Academic Theory to Practice Session Design in Soccer: Differential Learning Theory

Differential Learning   Another part of my methodology is called “Differential Learning”. Differential learning is about de-stabilizing the existing movement solution by adding additional components that create a de-stabilizing effect. This type of training does not always need to be highly game representative but I always favor more representative. The individual must self-organize their movements through the destabilizing process, pushing them to find solutions outside of their normal movement patterns. The main objective of DL is to allow an athlete to gain information about the solution space that can be used in future performances. The movement solution is the thing we want to explore, the de-stabilizing factors are the noise. These types of trainings require a feedback loop between the coach and the athlete. Movement patterns and skilled movement are unique to each individual. There is no linear path to skill and no time-scale – all skills are different. CLA and Differential Learning are slightly different but essentially everything is a constraint. However, differential learning can be used to explore the errors to open up new pathways to new solutions.   Below is a quote from Peter Cech talking about the Differential Training Methods he uses with his Goalkeeper Coach.  This is from an article in the “Daily Uk” newspaper.    “This is the way he works.  We try to catch different shape balls, bigger balls or smaller ones because then you need to adapt your hand-eye coordination every time.  Suddenly your brain starts working again.  You can use colors.  Imagine saving the ball but at the same time a card is held up.  You save the ball and shout the color – you are concentrating on more things.  That makes your peripheral vision better as well.  Your brain is working much more than just with a simple catch.  He is always searching for new things to bring it further, to be more efficient and try to make things happen for a goalkeeper to progress even at the highest level.  I keep using a table tennis robot which shoots ping pong balls out.  You have to catch it with one hand so it gives you a completely different hand-eye coordination.  Then, when you have both hands facing one football, everything becomes easier.”    Examples of Differential Learning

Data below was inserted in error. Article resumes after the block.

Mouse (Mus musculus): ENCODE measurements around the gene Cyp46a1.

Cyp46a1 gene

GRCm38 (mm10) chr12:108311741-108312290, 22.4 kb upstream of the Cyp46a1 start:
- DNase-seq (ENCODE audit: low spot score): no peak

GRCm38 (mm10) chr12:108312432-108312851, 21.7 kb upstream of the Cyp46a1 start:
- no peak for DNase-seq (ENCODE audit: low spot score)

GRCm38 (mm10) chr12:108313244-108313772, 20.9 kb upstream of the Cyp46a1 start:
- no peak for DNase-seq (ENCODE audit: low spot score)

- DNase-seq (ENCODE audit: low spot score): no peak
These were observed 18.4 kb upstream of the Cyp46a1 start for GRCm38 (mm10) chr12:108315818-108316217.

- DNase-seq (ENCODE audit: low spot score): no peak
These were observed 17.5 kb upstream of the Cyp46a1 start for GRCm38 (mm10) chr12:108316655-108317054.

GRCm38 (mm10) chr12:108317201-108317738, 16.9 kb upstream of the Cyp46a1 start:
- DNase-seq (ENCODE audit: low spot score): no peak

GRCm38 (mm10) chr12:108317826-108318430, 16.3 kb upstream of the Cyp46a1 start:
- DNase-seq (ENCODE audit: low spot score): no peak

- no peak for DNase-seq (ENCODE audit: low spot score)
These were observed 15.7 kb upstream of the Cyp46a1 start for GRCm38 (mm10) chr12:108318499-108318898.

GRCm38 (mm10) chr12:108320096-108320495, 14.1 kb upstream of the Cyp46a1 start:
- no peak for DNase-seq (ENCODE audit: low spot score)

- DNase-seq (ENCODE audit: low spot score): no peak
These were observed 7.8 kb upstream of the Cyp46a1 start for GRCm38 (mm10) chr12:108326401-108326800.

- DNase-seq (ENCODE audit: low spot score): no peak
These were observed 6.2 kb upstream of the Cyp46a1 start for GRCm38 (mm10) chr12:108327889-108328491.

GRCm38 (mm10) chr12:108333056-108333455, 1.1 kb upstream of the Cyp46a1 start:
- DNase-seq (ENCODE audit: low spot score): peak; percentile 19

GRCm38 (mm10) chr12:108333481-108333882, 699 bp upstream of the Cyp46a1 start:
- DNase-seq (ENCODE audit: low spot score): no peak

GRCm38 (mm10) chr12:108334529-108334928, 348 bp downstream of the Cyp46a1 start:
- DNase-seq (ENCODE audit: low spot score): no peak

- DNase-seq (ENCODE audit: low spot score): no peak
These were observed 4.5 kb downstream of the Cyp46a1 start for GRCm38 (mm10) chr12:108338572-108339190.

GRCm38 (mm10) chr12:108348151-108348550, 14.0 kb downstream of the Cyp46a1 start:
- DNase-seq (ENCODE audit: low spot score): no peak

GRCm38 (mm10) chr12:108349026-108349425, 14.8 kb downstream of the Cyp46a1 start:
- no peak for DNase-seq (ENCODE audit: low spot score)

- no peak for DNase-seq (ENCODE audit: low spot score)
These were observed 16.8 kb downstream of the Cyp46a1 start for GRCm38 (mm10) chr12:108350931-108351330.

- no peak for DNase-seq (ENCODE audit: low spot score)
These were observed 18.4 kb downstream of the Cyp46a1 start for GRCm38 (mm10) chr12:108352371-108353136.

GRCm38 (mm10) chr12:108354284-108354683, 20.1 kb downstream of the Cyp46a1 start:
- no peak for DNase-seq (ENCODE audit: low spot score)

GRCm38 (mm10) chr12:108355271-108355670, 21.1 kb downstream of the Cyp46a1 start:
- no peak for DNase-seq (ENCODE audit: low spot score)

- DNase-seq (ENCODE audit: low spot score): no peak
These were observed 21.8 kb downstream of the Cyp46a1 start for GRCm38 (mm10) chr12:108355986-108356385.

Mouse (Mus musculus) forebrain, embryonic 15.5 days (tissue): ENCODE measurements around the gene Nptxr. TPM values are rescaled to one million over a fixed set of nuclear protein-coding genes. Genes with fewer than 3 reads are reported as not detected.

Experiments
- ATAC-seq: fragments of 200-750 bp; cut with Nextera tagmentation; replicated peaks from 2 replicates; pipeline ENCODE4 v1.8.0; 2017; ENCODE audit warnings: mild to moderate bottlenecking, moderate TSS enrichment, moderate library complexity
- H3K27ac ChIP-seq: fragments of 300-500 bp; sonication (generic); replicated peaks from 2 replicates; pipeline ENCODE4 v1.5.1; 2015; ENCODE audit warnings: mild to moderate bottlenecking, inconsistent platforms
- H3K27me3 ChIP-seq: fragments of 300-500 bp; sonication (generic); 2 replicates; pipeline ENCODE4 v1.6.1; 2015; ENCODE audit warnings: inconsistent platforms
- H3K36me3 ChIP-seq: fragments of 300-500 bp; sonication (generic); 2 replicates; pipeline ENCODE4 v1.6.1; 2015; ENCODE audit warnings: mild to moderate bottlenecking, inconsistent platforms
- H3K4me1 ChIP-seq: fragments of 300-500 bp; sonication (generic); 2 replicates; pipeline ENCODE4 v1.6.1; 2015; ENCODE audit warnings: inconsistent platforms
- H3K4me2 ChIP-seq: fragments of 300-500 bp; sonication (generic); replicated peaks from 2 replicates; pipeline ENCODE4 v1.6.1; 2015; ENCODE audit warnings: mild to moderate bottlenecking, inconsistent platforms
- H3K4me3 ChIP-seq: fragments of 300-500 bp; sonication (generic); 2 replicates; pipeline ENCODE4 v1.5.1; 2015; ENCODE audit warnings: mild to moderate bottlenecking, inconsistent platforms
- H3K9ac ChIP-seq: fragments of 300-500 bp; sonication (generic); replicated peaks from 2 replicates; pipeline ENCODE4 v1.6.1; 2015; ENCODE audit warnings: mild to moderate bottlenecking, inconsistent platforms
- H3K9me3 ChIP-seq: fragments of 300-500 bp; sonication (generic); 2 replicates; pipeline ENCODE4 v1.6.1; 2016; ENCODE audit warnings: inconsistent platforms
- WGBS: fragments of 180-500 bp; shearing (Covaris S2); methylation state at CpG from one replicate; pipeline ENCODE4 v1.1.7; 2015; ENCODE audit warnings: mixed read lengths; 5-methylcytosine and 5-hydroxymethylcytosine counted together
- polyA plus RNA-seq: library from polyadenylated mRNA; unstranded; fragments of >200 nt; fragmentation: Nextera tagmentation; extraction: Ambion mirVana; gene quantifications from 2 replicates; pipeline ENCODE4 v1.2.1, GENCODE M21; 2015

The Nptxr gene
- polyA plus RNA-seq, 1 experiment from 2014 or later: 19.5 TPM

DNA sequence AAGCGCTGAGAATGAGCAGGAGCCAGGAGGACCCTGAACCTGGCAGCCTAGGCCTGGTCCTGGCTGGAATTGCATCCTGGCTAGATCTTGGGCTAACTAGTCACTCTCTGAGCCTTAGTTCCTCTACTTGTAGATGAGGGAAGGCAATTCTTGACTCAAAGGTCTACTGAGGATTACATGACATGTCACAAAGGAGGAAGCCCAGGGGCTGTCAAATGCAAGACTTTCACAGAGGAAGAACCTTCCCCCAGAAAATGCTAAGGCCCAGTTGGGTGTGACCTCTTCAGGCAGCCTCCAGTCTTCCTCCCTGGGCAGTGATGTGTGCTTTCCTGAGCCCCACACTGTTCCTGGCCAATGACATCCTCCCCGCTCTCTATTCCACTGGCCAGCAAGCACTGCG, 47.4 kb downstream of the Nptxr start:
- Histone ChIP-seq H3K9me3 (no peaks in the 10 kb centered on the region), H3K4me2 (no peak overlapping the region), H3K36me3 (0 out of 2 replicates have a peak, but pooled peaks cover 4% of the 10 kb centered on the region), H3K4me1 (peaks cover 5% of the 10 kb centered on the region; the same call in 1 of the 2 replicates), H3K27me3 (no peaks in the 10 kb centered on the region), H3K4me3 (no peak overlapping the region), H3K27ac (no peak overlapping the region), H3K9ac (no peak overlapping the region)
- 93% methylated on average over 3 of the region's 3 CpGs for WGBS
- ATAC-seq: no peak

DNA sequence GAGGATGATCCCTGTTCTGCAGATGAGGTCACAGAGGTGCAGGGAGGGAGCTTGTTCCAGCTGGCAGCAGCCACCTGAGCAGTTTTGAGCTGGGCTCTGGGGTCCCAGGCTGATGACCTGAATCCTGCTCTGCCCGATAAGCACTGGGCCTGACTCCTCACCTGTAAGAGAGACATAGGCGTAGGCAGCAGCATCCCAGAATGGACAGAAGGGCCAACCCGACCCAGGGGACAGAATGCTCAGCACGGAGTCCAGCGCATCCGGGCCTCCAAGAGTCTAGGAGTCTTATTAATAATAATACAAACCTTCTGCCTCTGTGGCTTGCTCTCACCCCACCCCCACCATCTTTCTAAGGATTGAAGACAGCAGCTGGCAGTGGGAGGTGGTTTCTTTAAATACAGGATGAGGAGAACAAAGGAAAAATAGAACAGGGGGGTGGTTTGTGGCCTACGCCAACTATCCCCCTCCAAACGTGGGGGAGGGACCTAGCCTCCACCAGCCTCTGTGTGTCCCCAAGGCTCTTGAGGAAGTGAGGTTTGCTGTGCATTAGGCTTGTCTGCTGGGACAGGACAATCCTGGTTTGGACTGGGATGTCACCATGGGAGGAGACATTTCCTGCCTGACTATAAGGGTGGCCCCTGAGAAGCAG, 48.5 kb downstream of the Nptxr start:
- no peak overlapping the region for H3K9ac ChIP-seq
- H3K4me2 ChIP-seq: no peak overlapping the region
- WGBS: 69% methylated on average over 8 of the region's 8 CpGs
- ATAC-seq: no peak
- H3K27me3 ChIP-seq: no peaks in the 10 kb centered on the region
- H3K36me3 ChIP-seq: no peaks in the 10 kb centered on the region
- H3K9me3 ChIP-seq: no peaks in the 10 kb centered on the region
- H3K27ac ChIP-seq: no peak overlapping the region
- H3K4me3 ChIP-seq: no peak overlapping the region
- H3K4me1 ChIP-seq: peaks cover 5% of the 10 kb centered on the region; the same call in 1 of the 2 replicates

• Use of fields with radically different shapes & dimensions
  • Playing with different size & shaped balls
  • Playing in shirts with arms sewn closed – forces  arms to be tucked inside shirt and distorts balance.
  • Wearing of leg constraints
  • Use of blind folds